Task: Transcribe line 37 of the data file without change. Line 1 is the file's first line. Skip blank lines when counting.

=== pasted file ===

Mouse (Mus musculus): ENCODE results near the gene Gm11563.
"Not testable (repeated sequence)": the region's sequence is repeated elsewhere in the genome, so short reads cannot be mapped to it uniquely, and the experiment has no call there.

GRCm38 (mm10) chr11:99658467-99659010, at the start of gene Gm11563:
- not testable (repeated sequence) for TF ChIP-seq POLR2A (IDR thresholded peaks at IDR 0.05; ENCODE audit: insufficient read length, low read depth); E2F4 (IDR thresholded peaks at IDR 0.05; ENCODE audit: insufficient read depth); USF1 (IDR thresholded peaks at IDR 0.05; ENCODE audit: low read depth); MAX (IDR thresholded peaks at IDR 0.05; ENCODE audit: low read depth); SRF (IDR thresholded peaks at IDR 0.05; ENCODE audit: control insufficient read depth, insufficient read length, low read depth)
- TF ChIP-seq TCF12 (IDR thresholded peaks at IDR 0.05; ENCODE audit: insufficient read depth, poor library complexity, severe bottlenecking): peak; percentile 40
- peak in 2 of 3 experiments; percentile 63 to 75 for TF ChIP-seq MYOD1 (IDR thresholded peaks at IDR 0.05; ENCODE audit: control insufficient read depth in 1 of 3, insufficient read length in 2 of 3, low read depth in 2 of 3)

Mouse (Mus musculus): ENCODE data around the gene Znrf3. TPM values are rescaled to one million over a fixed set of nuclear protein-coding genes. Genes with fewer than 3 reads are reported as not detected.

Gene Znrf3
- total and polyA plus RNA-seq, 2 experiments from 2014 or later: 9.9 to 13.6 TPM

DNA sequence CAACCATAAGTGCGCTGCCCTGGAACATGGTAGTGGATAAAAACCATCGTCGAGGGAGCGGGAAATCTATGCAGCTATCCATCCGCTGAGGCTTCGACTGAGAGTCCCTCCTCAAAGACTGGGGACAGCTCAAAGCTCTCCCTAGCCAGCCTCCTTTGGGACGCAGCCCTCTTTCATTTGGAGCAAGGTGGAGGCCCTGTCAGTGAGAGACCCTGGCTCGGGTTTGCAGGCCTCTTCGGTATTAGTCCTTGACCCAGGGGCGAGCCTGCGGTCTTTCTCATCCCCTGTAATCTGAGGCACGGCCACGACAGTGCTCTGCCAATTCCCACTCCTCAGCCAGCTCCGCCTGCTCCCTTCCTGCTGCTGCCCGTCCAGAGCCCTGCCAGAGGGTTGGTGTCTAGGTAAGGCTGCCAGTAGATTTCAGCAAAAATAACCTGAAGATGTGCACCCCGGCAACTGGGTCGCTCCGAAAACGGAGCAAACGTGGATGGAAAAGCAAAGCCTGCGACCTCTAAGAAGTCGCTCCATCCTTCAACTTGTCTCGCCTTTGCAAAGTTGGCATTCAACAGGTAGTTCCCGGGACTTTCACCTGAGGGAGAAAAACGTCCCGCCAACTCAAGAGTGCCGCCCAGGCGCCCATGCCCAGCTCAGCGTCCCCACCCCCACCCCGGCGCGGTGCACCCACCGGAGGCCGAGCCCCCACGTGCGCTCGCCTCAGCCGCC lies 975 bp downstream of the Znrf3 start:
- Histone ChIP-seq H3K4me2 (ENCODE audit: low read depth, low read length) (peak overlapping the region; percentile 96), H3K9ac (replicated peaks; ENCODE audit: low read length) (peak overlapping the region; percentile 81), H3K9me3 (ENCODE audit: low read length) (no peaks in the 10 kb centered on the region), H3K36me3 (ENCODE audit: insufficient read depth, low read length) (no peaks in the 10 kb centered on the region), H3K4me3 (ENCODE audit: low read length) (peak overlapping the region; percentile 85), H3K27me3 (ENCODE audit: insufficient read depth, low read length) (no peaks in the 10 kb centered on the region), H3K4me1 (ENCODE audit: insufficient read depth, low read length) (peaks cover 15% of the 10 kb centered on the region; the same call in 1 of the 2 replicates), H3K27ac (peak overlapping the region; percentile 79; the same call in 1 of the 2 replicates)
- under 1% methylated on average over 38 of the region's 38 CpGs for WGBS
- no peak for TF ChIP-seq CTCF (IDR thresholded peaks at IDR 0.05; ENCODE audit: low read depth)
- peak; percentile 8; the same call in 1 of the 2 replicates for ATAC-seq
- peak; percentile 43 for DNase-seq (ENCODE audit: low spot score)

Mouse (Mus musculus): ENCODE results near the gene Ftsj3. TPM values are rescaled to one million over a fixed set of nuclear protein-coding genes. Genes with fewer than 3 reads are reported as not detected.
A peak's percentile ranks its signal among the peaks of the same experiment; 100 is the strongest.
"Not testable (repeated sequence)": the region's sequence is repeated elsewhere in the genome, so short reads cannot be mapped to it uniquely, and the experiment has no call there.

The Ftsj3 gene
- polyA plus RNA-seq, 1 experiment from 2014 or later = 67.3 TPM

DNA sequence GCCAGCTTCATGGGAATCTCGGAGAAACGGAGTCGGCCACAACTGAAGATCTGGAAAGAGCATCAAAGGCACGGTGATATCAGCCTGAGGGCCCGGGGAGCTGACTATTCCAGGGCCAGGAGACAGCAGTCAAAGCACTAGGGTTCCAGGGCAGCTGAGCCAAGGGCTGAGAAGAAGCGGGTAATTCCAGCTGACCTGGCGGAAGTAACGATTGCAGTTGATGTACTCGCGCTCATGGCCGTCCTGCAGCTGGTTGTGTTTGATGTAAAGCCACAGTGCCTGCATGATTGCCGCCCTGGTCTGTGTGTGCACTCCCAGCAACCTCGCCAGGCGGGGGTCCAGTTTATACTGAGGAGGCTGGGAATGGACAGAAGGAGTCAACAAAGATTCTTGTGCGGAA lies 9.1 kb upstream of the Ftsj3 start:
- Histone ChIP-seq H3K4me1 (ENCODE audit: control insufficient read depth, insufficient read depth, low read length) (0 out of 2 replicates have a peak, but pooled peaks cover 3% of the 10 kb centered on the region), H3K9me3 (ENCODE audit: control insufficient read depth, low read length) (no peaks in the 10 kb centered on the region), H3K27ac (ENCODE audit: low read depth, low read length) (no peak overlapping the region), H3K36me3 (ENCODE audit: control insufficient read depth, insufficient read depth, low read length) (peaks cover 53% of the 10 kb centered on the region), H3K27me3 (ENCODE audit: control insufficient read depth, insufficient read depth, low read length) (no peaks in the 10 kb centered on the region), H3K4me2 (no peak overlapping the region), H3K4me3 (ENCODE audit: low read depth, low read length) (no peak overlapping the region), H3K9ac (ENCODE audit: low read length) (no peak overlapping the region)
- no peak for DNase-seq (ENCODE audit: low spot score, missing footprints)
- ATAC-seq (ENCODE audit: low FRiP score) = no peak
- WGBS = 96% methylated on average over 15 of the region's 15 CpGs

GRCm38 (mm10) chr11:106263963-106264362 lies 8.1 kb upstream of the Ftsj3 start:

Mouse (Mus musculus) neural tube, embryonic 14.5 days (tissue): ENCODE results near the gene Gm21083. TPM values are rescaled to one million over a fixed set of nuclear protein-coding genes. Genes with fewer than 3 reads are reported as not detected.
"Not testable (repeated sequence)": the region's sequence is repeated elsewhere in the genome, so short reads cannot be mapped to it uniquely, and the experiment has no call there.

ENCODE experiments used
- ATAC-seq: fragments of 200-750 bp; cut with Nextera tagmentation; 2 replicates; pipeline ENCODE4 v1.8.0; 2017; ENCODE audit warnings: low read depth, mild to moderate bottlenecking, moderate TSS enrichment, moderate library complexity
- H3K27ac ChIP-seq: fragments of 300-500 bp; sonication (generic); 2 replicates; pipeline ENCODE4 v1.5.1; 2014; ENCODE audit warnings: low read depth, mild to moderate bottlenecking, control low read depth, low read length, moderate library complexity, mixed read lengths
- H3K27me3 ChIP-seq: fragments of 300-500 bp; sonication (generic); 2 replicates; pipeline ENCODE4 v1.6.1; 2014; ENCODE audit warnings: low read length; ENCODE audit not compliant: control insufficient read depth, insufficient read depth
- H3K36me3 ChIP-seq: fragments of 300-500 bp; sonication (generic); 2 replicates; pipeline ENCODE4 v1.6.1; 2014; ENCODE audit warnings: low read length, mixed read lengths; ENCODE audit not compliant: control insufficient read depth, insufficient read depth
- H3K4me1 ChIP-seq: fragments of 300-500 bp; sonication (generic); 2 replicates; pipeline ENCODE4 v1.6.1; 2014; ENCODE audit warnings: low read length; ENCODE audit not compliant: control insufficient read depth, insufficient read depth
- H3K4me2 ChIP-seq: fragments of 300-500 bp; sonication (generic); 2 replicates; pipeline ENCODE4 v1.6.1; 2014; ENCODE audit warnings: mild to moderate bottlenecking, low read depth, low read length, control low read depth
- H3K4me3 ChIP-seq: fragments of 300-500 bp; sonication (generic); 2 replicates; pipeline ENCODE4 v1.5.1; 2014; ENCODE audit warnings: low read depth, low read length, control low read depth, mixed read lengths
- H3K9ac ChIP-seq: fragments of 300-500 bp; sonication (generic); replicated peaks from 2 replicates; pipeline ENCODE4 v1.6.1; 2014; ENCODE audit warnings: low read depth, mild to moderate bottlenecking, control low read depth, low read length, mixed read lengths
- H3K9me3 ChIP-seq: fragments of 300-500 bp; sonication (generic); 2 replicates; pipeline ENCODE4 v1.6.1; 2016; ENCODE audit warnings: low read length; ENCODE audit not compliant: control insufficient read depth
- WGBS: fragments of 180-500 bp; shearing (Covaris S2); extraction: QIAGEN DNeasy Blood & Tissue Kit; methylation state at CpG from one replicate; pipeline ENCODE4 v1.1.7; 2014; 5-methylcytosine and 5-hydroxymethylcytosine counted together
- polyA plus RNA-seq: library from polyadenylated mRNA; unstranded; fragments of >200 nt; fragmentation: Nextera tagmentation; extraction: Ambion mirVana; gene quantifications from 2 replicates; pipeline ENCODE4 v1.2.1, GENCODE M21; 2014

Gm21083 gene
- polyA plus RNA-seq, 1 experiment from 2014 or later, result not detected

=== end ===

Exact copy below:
- H3K9ac ChIP-seq: fragments of 300-500 bp; sonication (generic); replicated peaks from 2 replicates; pipeline ENCODE4 v1.6.1; 2014; ENCODE audit warnings: low read depth, mild to moderate bottlenecking, control low read depth, low read length, mixed read lengths